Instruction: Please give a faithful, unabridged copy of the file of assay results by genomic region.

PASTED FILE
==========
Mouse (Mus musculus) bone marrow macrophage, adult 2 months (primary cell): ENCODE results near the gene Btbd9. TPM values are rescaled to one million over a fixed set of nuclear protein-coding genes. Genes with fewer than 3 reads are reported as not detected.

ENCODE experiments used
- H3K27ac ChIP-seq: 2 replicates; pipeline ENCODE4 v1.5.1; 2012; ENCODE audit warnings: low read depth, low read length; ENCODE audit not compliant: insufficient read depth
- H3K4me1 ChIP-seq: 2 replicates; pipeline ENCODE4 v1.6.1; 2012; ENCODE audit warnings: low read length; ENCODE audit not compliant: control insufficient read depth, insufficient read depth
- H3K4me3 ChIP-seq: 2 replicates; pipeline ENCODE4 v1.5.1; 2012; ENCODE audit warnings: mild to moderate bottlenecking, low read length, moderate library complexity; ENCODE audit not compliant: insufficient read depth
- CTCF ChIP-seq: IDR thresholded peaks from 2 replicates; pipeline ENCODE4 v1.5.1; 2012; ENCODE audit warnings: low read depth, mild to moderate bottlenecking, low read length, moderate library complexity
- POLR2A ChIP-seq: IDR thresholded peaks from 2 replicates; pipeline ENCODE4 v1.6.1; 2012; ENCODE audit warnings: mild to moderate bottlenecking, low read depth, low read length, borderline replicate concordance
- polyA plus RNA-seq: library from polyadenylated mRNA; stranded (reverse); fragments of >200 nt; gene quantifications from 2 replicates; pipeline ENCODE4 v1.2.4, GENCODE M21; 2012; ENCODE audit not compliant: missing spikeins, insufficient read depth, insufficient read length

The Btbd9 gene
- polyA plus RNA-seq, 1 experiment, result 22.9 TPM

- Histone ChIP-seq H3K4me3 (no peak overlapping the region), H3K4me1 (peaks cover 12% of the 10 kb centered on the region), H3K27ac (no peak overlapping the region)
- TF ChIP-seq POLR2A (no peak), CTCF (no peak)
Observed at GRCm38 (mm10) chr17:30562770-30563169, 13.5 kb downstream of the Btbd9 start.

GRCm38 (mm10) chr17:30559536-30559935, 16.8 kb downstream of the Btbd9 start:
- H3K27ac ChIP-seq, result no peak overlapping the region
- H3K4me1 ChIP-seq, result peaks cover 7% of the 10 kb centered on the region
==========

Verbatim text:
Mouse (Mus musculus) bone marrow macrophage, adult 2 months (primary cell): ENCODE results near the gene Btbd9. TPM values are rescaled to one million over a fixed set of nuclear protein-coding genes. Genes with fewer than 3 reads are reported as not detected.

ENCODE experiments used
- H3K27ac ChIP-seq: 2 replicates; pipeline ENCODE4 v1.5.1; 2012; ENCODE audit warnings: low read depth, low read length; ENCODE audit not compliant: insufficient read depth
- H3K4me1 ChIP-seq: 2 replicates; pipeline ENCODE4 v1.6.1; 2012; ENCODE audit warnings: low read length; ENCODE audit not compliant: control insufficient read depth, insufficient read depth
- H3K4me3 ChIP-seq: 2 replicates; pipeline ENCODE4 v1.5.1; 2012; ENCODE audit warnings: mild to moderate bottlenecking, low read length, moderate library complexity; ENCODE audit not compliant: insufficient read depth
- CTCF ChIP-seq: IDR thresholded peaks from 2 replicates; pipeline ENCODE4 v1.5.1; 2012; ENCODE audit warnings: low read depth, mild to moderate bottlenecking, low read length, moderate library complexity
- POLR2A ChIP-seq: IDR thresholded peaks from 2 replicates; pipeline ENCODE4 v1.6.1; 2012; ENCODE audit warnings: mild to moderate bottlenecking, low read depth, low read length, borderline replicate concordance
- polyA plus RNA-seq: library from polyadenylated mRNA; stranded (reverse); fragments of >200 nt; gene quantifications from 2 replicates; pipeline ENCODE4 v1.2.4, GENCODE M21; 2012; ENCODE audit not compliant: missing spikeins, insufficient read depth, insufficient read length

The Btbd9 gene
- polyA plus RNA-seq, 1 experiment, result 22.9 TPM

- Histone ChIP-seq H3K4me3 (no peak overlapping the region), H3K4me1 (peaks cover 12% of the 10 kb centered on the region), H3K27ac (no peak overlapping the region)
- TF ChIP-seq POLR2A (no peak), CTCF (no peak)
Observed at GRCm38 (mm10) chr17:30562770-30563169, 13.5 kb downstream of the Btbd9 start.

GRCm38 (mm10) chr17:30559536-30559935, 16.8 kb downstream of the Btbd9 start:
- H3K27ac ChIP-seq, result no peak overlapping the region
- H3K4me1 ChIP-seq, result peaks cover 7% of the 10 kb centered on the region